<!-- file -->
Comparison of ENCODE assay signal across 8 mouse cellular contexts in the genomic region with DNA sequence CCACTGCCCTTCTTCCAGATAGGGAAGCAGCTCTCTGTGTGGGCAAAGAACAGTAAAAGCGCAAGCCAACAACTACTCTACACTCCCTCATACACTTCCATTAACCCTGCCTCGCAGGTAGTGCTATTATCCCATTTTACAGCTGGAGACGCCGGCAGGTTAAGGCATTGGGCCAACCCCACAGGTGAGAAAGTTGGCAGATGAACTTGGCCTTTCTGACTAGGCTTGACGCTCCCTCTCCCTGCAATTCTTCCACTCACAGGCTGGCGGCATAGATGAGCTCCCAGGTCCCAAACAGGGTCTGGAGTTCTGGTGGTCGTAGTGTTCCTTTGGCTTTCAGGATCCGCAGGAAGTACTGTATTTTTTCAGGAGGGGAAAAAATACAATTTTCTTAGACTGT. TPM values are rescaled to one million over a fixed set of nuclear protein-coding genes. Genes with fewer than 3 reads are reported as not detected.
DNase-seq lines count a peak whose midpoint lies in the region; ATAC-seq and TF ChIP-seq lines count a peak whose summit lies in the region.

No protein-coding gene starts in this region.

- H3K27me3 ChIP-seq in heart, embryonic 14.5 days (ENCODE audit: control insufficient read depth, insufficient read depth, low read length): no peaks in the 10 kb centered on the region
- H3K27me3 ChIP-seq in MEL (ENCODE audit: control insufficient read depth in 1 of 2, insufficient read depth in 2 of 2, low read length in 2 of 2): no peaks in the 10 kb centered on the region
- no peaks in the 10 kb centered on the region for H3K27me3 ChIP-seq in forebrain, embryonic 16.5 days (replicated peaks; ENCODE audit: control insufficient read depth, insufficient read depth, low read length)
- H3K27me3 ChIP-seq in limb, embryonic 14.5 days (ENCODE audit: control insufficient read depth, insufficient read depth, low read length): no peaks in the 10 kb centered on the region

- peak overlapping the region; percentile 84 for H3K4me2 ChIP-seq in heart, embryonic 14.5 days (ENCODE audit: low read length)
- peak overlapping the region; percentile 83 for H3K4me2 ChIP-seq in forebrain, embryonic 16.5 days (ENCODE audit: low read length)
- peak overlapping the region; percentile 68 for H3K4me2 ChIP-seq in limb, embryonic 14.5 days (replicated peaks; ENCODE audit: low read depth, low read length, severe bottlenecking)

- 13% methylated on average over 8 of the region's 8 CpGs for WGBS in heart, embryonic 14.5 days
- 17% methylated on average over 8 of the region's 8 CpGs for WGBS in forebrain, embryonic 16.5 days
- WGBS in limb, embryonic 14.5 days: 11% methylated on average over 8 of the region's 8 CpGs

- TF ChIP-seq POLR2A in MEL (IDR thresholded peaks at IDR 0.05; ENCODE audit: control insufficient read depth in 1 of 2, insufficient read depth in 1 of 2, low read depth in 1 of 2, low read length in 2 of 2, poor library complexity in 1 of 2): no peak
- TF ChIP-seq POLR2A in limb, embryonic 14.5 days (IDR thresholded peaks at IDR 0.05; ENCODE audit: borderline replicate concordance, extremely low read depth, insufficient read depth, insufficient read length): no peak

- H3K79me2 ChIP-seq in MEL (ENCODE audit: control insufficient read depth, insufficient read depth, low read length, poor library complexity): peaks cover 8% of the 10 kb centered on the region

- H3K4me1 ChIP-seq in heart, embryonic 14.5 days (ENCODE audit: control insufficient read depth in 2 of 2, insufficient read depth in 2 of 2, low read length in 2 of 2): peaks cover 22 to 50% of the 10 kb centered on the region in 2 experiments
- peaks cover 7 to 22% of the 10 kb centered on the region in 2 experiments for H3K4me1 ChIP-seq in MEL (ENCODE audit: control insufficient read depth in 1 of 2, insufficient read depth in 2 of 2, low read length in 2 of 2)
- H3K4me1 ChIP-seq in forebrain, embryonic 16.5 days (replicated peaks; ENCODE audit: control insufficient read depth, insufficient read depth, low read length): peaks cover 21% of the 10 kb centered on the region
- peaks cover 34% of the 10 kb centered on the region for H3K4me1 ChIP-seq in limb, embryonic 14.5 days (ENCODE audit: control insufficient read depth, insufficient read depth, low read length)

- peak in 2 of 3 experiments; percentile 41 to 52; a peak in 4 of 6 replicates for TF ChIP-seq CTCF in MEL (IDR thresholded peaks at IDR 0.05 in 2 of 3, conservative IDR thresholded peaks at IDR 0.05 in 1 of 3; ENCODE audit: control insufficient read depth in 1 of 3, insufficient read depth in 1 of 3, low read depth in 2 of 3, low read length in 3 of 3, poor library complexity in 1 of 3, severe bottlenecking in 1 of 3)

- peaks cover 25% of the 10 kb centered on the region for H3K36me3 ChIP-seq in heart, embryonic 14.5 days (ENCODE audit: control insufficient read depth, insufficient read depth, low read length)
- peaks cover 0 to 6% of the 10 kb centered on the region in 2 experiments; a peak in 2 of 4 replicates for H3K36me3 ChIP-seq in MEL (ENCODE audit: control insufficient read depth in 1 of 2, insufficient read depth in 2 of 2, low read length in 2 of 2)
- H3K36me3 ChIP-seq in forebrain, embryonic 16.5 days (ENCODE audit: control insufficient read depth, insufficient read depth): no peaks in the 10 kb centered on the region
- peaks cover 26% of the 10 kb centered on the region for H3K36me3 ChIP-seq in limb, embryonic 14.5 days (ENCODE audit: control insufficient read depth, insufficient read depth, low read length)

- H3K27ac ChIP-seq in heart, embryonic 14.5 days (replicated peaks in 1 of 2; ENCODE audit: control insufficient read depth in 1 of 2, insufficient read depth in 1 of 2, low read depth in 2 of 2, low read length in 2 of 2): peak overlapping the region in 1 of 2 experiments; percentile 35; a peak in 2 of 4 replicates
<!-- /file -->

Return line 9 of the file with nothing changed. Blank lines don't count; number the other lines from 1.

- peak overlapping the region; percentile 83 for H3K4me2 ChIP-seq in forebrain, embryonic 16.5 days (ENCODE audit: low read length)